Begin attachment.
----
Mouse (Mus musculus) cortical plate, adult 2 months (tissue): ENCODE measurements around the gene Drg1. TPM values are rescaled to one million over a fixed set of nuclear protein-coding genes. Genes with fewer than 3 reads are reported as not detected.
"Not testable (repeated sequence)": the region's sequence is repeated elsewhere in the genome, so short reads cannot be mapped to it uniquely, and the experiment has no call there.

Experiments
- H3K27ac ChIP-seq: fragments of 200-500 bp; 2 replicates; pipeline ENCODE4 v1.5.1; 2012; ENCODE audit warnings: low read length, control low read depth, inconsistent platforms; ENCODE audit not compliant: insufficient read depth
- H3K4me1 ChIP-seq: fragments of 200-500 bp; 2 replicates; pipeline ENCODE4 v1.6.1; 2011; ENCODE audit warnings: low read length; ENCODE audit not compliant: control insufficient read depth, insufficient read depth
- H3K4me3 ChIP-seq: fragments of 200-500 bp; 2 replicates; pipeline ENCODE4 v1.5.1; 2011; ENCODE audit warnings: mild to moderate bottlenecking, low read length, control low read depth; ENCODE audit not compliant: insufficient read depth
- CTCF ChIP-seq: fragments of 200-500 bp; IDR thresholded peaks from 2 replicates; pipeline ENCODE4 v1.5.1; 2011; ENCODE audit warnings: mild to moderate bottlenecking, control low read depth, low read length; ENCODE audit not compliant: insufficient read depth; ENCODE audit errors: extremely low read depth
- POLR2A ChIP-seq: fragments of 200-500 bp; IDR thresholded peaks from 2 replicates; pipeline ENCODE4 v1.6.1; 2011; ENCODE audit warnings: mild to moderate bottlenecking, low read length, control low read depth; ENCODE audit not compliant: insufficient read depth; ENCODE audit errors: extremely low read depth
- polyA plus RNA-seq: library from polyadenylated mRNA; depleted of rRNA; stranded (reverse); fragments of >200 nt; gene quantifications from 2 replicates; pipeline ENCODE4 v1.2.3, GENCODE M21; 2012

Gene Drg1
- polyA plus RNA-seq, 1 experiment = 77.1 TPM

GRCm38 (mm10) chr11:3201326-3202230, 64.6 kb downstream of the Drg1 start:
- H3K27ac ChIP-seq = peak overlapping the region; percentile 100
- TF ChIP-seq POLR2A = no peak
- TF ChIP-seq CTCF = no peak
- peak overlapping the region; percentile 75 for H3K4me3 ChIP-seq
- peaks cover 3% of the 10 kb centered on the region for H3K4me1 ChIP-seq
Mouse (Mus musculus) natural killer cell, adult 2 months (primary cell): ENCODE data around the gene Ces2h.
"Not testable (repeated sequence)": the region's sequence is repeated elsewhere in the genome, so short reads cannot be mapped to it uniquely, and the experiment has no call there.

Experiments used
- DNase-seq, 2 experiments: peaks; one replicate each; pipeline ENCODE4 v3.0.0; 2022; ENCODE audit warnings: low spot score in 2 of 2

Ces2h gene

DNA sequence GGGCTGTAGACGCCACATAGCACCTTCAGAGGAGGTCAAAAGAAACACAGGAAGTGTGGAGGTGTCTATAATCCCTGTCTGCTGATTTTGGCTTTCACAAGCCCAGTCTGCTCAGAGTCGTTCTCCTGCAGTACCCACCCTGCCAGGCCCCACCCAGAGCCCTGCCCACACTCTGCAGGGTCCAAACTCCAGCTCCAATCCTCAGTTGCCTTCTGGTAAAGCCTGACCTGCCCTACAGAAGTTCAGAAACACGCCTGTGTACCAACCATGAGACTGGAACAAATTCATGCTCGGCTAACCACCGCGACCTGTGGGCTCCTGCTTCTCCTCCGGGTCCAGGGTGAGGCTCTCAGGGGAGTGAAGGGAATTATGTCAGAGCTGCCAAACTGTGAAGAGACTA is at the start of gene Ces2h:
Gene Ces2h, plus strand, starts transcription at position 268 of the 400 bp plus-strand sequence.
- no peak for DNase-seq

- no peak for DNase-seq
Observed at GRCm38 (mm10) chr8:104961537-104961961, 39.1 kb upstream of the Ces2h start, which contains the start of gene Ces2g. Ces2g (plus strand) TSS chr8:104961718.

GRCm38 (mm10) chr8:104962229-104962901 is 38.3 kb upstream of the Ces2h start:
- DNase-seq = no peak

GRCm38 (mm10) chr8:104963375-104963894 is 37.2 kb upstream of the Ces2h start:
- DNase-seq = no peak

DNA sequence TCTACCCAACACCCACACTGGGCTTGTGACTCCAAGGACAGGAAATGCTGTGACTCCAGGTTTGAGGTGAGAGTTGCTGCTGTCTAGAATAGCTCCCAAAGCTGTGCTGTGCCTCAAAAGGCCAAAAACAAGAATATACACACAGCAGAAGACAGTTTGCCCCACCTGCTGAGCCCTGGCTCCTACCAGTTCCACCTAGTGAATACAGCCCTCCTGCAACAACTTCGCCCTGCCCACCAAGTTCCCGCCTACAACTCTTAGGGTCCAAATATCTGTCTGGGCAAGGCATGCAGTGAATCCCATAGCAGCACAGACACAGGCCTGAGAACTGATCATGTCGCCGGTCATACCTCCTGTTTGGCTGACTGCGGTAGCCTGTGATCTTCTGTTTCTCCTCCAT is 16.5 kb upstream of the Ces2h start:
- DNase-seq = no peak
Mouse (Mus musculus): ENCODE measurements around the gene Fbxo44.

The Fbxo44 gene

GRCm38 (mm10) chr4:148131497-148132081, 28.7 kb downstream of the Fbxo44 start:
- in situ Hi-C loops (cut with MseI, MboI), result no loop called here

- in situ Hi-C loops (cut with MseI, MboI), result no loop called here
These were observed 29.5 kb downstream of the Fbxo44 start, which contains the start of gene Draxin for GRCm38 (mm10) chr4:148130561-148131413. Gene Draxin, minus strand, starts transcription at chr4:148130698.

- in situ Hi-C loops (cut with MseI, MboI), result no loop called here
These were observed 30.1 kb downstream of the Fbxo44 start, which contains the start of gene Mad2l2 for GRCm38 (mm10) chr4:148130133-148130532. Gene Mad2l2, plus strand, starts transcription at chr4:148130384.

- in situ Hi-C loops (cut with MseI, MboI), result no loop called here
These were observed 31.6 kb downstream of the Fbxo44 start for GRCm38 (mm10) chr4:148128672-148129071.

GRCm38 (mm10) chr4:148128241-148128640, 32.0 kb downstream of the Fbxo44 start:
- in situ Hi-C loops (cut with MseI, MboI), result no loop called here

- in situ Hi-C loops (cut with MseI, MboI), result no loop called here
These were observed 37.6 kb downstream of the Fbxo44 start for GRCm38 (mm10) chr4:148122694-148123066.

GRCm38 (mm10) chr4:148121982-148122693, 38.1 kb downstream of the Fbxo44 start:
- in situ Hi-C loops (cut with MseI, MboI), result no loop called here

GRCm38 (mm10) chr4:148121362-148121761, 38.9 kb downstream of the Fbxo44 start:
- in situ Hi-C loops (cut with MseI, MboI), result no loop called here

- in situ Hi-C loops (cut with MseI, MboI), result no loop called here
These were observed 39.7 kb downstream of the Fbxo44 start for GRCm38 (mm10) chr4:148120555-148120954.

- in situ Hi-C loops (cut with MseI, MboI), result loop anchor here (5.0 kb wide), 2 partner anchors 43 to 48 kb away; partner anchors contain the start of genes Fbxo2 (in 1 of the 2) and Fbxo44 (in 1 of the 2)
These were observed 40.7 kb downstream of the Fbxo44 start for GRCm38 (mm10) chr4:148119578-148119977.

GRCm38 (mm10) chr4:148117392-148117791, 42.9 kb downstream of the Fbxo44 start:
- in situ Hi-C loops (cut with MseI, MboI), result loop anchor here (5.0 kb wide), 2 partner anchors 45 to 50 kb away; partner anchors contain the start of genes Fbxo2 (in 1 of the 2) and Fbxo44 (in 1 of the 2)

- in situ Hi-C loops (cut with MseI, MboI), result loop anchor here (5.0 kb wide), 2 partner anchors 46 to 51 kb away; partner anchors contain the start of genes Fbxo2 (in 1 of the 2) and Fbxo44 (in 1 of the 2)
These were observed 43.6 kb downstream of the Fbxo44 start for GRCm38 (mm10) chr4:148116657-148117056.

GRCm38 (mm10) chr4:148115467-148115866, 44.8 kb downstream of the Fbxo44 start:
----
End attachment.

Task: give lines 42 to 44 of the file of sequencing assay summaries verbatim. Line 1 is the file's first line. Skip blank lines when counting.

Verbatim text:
- in situ Hi-C loops (cut with MseI, MboI), result no loop called here
These were observed 31.6 kb downstream of the Fbxo44 start for GRCm38 (mm10) chr4:148128672-148129071.

GRCm38 (mm10) chr4:148128241-148128640, 32.0 kb downstream of the Fbxo44 start: